Leicester Fosse And The First World War: Part One

The Early Months Of The War

In a new 25-part series, Club Historian John Hutchinson investigates the stories behind Leicester Fosse and the First World War. 2014 marks the one hundredth anniversary of the outbreak of the First World War.
There were huge losses on both sides of the conflict. Over fifty players from Leicester Fosse Football Club fought in that War. They served in a variety of regiments, including the famous Footballers’ Battalion. Four Fosse players were decorated during the conflict, and 11 were killed in action.
Despite the fact that War had broken out the previous month, the 1914/15 Football League season kicked off as normal.
In the first game of the season, on September 2 1914, Leicester Fosse drew 2-2 at Filbert Street in a Second Division game against Lincoln City.
On the day of the match, the British Expeditionary Force, which had gone to Belgium to try to halt the German advance towards Paris, was still involved in its great retreat in the aftermath of its defeat at the Battle of Mons in Belgium on 23 August.
Closely pursued by the German Army, the retreat covered 250 miles, was often chaotic and confused and took the BEF to the outskirts of the French capital. On September 5 1914, Leicester Fosse beat Birmingham City at Filbert Street in their second game of the season.
On the very same day, the week-long First Battle of the Marne started. This battle, fought at such a great cost in human life, was a decisive Allied victory because, after one week’s fighting along the River Marne, on the outskirts of Paris, the Allies finally halted the German advance into France.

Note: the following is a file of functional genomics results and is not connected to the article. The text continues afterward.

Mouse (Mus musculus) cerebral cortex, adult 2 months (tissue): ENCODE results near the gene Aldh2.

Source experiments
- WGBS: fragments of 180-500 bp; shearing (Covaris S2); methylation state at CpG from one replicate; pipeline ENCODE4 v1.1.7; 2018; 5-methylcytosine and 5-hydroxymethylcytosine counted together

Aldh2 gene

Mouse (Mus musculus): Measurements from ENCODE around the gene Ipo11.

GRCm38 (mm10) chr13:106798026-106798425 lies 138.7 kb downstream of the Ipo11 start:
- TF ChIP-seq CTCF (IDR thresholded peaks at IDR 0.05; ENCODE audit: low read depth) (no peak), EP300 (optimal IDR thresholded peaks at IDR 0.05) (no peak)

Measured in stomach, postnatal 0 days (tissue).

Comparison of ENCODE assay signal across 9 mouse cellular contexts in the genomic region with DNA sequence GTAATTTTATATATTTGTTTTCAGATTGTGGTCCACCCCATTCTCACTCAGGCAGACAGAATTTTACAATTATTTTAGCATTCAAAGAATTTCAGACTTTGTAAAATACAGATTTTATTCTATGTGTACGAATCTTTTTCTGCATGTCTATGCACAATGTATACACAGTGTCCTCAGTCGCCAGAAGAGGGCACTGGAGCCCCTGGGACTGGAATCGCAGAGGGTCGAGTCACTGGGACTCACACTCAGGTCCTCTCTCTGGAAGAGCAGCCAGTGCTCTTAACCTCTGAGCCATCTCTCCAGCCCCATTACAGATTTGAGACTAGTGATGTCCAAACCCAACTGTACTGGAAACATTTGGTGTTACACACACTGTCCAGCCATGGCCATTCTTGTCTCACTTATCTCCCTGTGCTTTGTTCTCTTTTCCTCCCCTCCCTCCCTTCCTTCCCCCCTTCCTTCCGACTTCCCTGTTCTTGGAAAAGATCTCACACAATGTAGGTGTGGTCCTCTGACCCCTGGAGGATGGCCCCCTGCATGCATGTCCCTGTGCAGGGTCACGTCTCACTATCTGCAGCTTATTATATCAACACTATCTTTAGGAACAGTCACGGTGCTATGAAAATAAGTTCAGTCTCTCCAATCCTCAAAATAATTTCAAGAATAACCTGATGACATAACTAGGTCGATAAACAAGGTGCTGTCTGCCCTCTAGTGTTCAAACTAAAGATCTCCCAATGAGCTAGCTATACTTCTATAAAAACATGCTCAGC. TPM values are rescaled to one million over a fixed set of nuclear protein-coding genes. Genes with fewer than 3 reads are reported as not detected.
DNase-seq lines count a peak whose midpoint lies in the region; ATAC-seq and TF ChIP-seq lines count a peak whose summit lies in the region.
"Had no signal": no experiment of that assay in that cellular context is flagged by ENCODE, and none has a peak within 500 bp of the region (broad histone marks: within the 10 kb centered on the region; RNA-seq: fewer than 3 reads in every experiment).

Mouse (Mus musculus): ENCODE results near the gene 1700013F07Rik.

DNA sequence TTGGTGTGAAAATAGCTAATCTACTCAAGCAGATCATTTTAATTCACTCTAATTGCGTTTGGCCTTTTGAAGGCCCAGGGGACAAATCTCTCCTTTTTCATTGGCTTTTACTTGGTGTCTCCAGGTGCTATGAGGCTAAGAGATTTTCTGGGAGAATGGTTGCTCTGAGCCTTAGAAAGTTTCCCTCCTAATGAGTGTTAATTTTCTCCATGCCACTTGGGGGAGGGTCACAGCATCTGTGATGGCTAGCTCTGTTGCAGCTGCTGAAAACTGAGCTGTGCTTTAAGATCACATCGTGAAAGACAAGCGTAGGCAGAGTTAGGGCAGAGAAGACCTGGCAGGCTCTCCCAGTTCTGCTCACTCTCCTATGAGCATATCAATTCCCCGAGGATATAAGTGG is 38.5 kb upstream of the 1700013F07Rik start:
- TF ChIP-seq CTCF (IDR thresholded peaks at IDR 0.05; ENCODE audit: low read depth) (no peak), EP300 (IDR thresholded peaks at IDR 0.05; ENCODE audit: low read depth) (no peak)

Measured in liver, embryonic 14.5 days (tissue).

One of the features of the battle was the use by the French of 600 taxi cabs to transport 6,000 French reserve infantry to the front line.
The battle finished on September 12 1914, which was the same day that Leicester Fosse lost at Grimsby Town. In the week between Fosse’s second and third games, over two million men had fought on both sides, and about half a million were either killed or wounded. No future battle on the Western Front would average so many casualties per day.
Despite this carnage, League football continued. In the following weeks, the ‘Race to the Sea’ took place with both armies trying to outflank each other, setting the stage for four years of trench warfare on the Western Front.
The Football League was finally suspended for the duration of the War at the end of the 1914-1915 season. Many of the players who turned out for Leicester Fosse that first year of the War went on to join the forces.
Jimmy Harrold (pictured above) became an Air Mechanic. Horace Burton joined the Leicestershire Regiment and became a prisoner of war. George Douglas (pictured below, and whose family has loaned much of his memorabilia to the Club) joined the Leicester Royal Horse Artillery, whilst Stephen Sims and Norman Whitfield also became artillery men with the Royal Field Artillery and the Royal Garrison Artillery, respectively.
Three of the Fosse players from the 1914/15 season were wounded. Billy Mills lost his foot on the Western Front, Dick Taylor was wounded at Arras, and Tommy Codd (who had joined the Footballers’ Battalion) lost an eye at Vimy Ridge as well as suffering from shell shock.
In addition there were many other players who also served in the forces during the War. These had either played for Leicester Fosse in the years leading up to the outbreak of war, or were to join Leicester City after the War.
We will return to the stories of these men later in this series, with the next instalment coming on Wednesday 14 January.
To watch Foxes Remembered: The Story of Leicester City and the First World War - a special documentary that recounts the stories of some of the Leicester Fosse and Leicester City players to have fought during the First World War - click .

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